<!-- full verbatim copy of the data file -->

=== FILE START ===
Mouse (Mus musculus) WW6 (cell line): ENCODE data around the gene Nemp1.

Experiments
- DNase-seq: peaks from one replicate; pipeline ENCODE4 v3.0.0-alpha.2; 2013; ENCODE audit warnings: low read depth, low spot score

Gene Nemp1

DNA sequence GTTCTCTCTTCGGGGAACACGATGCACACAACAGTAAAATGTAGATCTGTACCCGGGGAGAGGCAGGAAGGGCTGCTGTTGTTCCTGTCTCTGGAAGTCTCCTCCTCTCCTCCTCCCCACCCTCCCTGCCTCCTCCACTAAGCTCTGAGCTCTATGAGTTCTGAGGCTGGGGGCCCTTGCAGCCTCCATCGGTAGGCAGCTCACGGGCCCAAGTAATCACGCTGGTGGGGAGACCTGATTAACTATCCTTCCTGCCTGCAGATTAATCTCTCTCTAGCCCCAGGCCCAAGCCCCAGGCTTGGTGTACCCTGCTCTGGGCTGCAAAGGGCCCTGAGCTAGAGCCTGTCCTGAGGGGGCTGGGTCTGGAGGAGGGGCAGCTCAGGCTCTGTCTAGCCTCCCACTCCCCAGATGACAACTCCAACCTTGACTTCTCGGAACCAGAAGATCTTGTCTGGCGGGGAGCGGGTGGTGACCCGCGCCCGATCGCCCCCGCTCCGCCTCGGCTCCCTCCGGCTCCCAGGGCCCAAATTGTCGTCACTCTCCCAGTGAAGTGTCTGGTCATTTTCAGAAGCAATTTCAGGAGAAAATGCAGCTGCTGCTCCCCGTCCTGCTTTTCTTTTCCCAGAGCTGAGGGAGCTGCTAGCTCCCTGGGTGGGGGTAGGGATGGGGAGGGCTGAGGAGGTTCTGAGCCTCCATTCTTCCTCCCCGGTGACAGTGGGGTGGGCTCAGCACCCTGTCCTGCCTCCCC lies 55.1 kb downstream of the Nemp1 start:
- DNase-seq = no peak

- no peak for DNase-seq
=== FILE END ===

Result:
Mouse (Mus musculus) WW6 (cell line): ENCODE data around the gene Nemp1.

Experiments
- DNase-seq: peaks from one replicate; pipeline ENCODE4 v3.0.0-alpha.2; 2013; ENCODE audit warnings: low read depth, low spot score

Gene Nemp1

DNA sequence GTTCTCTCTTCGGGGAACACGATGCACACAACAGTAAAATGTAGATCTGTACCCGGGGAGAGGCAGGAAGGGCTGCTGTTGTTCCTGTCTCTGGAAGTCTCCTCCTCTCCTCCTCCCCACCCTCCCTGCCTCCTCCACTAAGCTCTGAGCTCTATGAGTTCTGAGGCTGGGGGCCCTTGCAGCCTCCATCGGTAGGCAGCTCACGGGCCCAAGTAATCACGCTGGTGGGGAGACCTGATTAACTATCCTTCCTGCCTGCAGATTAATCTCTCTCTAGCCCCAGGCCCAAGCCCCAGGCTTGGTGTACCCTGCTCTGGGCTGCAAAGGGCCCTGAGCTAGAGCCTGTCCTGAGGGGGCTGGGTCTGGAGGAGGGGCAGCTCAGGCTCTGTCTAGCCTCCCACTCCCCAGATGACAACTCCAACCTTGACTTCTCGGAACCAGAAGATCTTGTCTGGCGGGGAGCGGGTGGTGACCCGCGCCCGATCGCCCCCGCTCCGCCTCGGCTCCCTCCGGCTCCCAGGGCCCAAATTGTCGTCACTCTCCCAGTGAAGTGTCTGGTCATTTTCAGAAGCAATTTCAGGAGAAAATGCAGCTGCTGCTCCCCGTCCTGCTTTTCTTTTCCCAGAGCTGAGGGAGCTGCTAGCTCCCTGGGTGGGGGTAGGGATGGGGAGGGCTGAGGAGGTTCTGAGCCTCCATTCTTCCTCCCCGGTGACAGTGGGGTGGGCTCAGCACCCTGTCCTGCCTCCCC lies 55.1 kb downstream of the Nemp1 start:
- DNase-seq = no peak

- no peak for DNase-seq